Natewa Villagers Actively Engage in Reforestation
A recent report from the UN's Food and Agriculture Organization suggests that the world must turn to forests to adapt to climate change.
The initiative "Forest-based adaptation: transformational adaptation through forests and trees," which was introduced last Saturday (November 12, 2022) on the sidelines of the UNFCCC COP27 in Sharm El-Sheikh, emphasises how important it is for forests to protect human life and minimise the risks and adverse effects that come with climate change.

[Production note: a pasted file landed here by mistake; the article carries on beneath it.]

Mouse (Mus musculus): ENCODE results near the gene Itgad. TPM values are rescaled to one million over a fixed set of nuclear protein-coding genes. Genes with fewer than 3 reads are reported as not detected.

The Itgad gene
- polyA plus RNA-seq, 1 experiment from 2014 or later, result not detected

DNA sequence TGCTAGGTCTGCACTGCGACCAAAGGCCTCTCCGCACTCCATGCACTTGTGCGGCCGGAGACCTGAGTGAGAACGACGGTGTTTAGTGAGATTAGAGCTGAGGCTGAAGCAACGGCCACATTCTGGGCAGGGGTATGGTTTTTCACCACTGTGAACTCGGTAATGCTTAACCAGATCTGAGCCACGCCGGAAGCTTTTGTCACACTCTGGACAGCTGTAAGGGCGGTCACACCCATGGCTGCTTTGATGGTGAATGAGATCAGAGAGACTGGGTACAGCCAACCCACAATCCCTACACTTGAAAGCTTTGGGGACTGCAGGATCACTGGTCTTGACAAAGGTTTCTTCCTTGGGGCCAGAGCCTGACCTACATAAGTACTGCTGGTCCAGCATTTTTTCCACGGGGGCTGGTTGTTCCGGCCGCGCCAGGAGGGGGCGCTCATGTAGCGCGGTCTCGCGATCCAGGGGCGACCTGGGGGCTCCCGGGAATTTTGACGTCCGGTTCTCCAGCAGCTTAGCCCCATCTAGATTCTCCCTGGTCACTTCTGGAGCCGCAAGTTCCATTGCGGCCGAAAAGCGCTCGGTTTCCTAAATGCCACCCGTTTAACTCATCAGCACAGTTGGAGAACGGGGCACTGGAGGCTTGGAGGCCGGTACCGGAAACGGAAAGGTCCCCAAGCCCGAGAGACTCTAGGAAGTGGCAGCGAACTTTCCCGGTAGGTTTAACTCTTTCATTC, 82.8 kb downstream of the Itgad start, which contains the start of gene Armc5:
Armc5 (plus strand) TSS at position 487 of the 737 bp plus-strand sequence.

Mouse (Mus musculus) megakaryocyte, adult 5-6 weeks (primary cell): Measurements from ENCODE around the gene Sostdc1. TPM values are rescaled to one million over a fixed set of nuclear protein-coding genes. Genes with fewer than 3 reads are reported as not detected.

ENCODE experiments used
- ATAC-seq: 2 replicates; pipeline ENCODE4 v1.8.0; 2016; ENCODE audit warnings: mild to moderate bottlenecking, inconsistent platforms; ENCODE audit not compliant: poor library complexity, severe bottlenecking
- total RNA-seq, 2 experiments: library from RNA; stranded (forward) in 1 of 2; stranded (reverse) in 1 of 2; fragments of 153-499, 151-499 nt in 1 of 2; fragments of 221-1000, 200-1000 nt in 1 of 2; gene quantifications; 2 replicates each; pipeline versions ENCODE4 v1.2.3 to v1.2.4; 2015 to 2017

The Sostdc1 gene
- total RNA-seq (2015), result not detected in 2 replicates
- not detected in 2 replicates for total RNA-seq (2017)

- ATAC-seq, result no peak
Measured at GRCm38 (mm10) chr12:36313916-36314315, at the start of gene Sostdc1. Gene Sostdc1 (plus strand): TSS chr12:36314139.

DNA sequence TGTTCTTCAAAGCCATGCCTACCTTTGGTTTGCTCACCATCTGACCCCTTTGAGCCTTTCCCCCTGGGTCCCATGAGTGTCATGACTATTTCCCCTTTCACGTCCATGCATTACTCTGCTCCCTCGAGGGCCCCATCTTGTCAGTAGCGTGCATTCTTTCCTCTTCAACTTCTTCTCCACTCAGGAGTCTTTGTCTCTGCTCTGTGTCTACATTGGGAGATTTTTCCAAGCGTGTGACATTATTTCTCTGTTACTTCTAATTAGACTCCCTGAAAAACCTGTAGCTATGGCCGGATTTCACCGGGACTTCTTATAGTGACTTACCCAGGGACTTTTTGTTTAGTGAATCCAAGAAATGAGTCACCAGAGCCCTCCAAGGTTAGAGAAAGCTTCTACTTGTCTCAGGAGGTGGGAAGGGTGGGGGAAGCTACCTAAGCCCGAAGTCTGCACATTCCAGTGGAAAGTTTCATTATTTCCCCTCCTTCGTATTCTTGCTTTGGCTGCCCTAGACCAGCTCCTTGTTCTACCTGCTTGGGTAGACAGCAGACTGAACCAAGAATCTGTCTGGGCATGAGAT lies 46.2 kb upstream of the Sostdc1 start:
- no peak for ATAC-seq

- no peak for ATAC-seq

“Forests and trees can and should feature way more prominently in national adaptation policies and strategies to reduce climate-related risks and impacts, and help humanity adapt and thrive,” said Tiina Vähänen, Deputy Director of FAO’s Forestry Division.
According to this new report, as temperatures increase and the weather becomes more unpredictable, forests and trees will become an ever more crucial part of humanity's life support system.
Water shortages are already severe in many areas of the world and could get worse to the point where they lead to war, hunger, and large-scale migration in the future.
However, the vital function that forests and trees play in preserving water resources and regulating regional climates is still not commonly acknowledged. They help protect surrounding communities from the effects of increasingly harsh weather by providing food, fuel, wood, and fodder for millions of people.